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Baseball's boy in a million

John Carlin in Washington says a minor is about to make a Major killing
Here's some baseball arithmetic. Add up 18 years old, six foot five, 230lb, 96mph and what do you get?

The answer is $10.2m, the record-breaking sum paid by the Tampa Bay Devil Rays to secure the services of Matt White, an overgrown amateur pitcher with a telling fastball.

White, who was identified by USA Today and Baseball magazine as the high- school player of the year, will receive the millions as a signing-on fee, an amount which it would take the average Major League Baseball player some 10 years to earn. White's money exceeds by a factor of five the amount paid for the pick of last year's amateur baseball litter, Kris Benson, by the Pittsburgh Pirates.

As if all that were not stupefying enough, the Tampa Bay Devil Rays do not even exist yet as a fully functional professional team. They will be joining the major leagues only in 1998.

No one could accuse the Rays' owner, Vincent Naimoli, of lacking ambition. "It's like hitting a gold mine you never expected to hit," Naimoli said, savouring the triumph of having outbid the New York Yankees, the winners of this year's World Series, for the precocious young colossus. "This was literally a once-in-a-lifetime opportunity. This is never going to happen again."

It could if Naimoli's purchase pays off. But the baseball world is sceptical. Kevin Malone, the assistant general manager of the Baltimore Orioles, is among those who believe the Rays will come to regret their recklessness. "I think it's insanity to pay that to an unproven college player," he said.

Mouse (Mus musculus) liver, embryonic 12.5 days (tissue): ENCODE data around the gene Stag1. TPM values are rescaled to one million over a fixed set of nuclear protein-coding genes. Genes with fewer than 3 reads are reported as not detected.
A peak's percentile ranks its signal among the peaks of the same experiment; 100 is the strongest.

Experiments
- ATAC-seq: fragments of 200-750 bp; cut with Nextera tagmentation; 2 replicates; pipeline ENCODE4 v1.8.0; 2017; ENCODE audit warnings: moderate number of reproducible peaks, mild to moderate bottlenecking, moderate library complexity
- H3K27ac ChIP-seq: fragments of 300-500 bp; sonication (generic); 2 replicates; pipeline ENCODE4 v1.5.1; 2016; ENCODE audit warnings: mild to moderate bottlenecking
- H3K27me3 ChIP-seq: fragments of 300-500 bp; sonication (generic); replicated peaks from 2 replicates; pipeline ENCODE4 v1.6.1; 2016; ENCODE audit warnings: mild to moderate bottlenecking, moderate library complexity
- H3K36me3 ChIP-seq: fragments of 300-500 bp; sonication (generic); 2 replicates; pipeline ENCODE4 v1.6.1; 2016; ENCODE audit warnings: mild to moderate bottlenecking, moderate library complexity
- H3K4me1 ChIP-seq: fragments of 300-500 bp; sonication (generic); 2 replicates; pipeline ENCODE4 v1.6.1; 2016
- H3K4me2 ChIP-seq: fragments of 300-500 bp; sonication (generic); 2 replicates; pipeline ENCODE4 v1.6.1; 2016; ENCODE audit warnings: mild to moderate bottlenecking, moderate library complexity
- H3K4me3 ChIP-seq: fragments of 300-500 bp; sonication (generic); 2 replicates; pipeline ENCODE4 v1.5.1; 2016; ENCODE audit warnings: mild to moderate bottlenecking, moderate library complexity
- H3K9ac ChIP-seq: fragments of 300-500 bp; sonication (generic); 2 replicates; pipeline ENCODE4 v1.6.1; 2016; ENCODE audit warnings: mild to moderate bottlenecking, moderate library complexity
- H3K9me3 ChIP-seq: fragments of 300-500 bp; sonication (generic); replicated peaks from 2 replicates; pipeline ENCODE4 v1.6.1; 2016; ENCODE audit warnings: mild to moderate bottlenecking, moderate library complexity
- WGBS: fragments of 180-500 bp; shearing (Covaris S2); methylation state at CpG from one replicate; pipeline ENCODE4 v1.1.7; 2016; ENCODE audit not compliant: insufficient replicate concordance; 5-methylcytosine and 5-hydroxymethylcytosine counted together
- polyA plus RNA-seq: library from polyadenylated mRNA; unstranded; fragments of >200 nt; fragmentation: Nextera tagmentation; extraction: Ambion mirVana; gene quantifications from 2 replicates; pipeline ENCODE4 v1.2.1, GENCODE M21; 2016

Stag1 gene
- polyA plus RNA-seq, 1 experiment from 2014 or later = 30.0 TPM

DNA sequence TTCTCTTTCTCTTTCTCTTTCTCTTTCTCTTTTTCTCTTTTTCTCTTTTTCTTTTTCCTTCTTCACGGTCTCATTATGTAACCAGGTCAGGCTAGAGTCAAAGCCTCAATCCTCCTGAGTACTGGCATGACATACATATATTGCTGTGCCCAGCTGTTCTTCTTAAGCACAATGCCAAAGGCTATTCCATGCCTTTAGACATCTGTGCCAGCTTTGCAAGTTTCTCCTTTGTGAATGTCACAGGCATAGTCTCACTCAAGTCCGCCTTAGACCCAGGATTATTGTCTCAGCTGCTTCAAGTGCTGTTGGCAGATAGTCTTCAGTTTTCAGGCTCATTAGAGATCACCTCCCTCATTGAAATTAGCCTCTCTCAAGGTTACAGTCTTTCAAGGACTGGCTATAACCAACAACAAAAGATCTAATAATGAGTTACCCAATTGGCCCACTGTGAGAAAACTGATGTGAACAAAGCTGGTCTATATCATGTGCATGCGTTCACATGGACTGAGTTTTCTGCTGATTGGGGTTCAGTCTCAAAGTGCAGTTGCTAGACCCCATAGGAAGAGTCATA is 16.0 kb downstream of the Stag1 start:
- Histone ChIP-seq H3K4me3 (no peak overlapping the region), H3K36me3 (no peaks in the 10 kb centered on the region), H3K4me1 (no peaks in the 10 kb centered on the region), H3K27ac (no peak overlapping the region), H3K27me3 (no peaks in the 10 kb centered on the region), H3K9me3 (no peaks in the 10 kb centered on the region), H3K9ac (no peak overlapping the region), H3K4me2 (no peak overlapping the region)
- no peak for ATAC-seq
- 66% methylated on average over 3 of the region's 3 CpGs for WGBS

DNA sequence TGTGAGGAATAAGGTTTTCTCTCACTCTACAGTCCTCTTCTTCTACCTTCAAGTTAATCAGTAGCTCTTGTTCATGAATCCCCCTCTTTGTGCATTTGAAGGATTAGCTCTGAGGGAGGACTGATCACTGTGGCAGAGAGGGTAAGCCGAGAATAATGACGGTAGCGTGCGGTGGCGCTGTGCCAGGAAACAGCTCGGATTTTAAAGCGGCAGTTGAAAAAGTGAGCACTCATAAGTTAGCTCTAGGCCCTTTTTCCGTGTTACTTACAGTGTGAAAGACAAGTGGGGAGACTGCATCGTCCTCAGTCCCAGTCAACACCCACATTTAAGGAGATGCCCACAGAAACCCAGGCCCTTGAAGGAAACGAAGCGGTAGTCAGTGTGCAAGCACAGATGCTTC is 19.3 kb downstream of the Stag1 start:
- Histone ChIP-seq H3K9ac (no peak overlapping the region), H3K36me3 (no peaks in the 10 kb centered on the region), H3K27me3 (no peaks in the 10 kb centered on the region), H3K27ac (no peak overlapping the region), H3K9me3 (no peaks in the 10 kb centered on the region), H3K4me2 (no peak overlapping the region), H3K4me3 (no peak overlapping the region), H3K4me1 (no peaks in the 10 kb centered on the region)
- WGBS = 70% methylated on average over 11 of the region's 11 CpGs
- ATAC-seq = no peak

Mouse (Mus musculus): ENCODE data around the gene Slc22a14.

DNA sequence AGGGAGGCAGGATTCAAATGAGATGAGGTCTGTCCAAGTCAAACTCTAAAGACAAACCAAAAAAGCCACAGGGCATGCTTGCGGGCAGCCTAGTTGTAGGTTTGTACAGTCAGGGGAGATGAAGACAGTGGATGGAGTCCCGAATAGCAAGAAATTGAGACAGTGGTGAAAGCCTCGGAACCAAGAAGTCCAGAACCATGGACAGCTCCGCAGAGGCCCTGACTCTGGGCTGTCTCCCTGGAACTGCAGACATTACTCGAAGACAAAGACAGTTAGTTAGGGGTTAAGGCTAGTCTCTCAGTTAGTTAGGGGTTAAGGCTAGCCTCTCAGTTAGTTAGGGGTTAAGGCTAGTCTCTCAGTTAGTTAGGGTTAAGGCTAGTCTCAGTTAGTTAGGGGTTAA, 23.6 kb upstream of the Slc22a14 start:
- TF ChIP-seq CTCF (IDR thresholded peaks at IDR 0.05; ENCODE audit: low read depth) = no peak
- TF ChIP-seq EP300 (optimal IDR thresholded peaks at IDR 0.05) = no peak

But Naimoli and his general manager, Chuck LaMar, are convinced they know better. After White spent a week on trial with the team last month, the two were effusive. Lamar said that Rays' scouts, who had spent time observing the young man at his home town of Waynesboro, Pennsylvania, had been beside themselves with excitement. "To name a few of their reactions: `a man amongst boys' and `most talented ever scouted'. When you're looking at talent, you look at their make-up, upbringing and God-given talent. It's rare to see anybody with all three. Matt White represents all of those."

When Naimoli first met White he knew the verdict of his scouts had not been exaggerated. "I've never been to a try-out before," Naimoli said. "But in talking to him, I discovered he's a person of great character. People who have success in life, as in baseball, have that inner character. I see in Matt every good characteristic you want in the business world or in life."

Naimoli, himself a wealthy businessman, sounds as if he is in love, or perhaps rather as if in White he saw a youthful reflection of himself. Is there any logic in a venture which on the face of it is so extravagantly risky?

In so far as there might be, this is it. The Rays want to start their professional life with a bang, but the established teams in Major League Baseball have tied all their top players to virtually unbreakable contracts, thus making it all but impossible for the Tampa Bay newcomers to make successful transfer bids for the cream of the professional crop.

Naimoli has had to bet - and bet big - on youth. "I'm sure we'll hear complaints from other teams," he said. "But the system caused us to do this. Look how things are stacked against us."

It may be a long while before Naimoli sees a return on his investment. It could be some years into the 21st century, if ever, before White acquires the professional seasoning necessary to help the Rays become World Series contenders. But the lad himself is unfazed.

"I'm just going to play baseball and try not to think about the money," he said. "It's a great feeling to know you're in an organisation so committed to winning."